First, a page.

In October 1965, 100 clergy members met in New York to discuss what they could do to challenge U.S. policy on Vietnam. Believing that a multi-faith organization could lend credible support to an anti-war movement often labeled as Communist, they created the Clergy Concerned about Vietnam. Martin Luther King, Jr., was one of the few black members and the only member from the South. After the group opened its membership to laypeople and changed its name to National Emergency Committee of Clergy and Laymen Concerned about Vietnam (CALCAV), King used the organization’s platform in April 1967 for his widely acclaimed ‘‘Beyond Vietnam’’ speech that condemned the war in Vietnam.
In February and April 1967 King delivered two speeches devoted entirely to Vietnam. On 25 February 1967, King delivered ‘‘The Causalities of the War in Vietnam.’’ He was eager to ensure his message would not be distorted and approached CALCAV to organize a public event where he could situate his position within the broader religious opposition to the war. CALCAV hired a publicist exclusively for the event, which was held at Riverside Church in New York City on 4 April 1967. King’s speech, which drew over 3,000 people, provided his most significant endorsement of the anti-war movement to date. CALCAV published and distributed 100,000 copies of the Riverside speeches and King accepted an invitation to be co-chair of the organization.
Later that month, CALCAV endorsed ‘‘Vietnam Summer,’’ a campaign promoted by King and the noted pediatrician Benjamin Spock to mobilize grassroots anti-war activists in preparation for the 1968 elections. Throughout the summer and fall, CALCAV chapters engaged in civil disobedience by protecting draft resisters, a departure from their more moderate tactics, such as petitions and vigils. The organization’s second national mobilization was timed to coincide with the February 1968 release of a study commissioned by CALCAV documenting American war crimes in Vietnam. At the gathering, King led 2,500 CALCAV supporters in silent prayer at Arlington National Cemetery’s Tomb of the Unknowns.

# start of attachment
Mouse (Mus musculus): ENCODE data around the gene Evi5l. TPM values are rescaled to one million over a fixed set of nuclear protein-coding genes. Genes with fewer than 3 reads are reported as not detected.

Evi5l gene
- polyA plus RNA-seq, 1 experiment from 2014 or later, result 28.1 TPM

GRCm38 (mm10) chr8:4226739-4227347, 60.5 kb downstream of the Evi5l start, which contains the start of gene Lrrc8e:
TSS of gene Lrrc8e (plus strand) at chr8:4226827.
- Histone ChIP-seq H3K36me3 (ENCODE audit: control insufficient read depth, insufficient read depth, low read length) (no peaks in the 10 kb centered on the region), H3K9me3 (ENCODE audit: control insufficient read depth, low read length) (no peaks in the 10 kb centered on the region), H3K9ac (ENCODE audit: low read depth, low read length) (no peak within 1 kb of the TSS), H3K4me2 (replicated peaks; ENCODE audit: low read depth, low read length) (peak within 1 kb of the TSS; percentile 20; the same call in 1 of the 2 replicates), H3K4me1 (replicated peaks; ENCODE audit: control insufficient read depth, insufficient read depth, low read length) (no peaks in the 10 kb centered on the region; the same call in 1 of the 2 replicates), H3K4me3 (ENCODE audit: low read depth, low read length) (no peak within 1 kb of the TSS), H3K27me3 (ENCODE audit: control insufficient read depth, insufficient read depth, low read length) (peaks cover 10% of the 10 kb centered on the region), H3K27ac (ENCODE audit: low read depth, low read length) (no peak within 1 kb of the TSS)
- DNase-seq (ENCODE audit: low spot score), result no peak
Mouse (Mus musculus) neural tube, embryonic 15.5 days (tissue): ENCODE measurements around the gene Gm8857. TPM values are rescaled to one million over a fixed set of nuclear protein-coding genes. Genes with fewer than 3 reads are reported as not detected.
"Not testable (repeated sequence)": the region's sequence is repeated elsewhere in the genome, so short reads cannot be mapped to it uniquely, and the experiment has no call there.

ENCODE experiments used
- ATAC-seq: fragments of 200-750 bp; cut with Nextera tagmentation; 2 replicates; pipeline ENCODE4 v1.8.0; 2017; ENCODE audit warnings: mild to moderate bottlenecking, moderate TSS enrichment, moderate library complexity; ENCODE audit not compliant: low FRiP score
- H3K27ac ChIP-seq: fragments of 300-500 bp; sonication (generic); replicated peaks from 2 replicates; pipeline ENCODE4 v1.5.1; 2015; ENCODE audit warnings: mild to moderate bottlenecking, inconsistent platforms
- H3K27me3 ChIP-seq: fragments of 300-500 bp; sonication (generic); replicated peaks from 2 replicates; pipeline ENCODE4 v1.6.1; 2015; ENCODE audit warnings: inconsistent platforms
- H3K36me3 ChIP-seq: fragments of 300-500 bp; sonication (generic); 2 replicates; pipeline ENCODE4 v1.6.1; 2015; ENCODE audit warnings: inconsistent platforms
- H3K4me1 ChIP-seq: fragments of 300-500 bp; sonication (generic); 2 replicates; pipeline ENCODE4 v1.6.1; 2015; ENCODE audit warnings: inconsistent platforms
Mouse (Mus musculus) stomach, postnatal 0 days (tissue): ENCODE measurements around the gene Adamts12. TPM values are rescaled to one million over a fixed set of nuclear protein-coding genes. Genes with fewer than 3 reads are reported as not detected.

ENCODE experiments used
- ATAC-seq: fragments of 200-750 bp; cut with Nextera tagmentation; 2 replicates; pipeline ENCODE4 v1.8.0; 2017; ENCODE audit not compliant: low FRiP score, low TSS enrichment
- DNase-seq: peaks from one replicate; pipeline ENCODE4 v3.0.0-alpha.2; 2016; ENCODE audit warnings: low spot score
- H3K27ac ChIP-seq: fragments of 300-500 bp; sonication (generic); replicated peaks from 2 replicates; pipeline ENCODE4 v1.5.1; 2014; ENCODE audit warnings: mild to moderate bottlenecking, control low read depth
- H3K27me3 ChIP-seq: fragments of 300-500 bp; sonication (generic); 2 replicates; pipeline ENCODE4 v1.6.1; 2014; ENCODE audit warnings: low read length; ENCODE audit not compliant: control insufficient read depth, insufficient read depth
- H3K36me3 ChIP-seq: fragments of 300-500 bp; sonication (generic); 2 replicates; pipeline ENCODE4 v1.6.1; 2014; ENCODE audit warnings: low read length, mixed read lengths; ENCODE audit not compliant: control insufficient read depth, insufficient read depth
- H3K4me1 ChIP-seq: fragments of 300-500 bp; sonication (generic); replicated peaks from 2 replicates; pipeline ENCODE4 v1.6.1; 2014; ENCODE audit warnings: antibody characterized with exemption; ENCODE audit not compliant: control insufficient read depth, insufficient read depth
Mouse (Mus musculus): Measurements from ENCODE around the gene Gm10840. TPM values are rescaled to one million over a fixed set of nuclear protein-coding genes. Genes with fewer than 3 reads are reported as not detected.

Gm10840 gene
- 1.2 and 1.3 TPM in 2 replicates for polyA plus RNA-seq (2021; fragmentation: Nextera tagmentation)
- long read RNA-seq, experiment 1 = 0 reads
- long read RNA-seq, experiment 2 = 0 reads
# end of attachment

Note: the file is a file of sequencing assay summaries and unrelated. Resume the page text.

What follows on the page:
Following King’s assassination, CALCAV increased civil disobedience activities, protesting against Dow Chemical (producer of napalm) and Honeywell (maker of anti-personnel weapons). By 1971 CALCAV had turned its attention to several other social justice issues, dropping ‘‘about Vietnam’’ from its name to become simply Clergy and Laymen Concerned (CALC). During the subsequent decades, CALC supported sanctions against South Africa, a nuclear weapons freeze, and the end of U.S. military involvement in Central America.
Hall, Because of their Faith, 1990.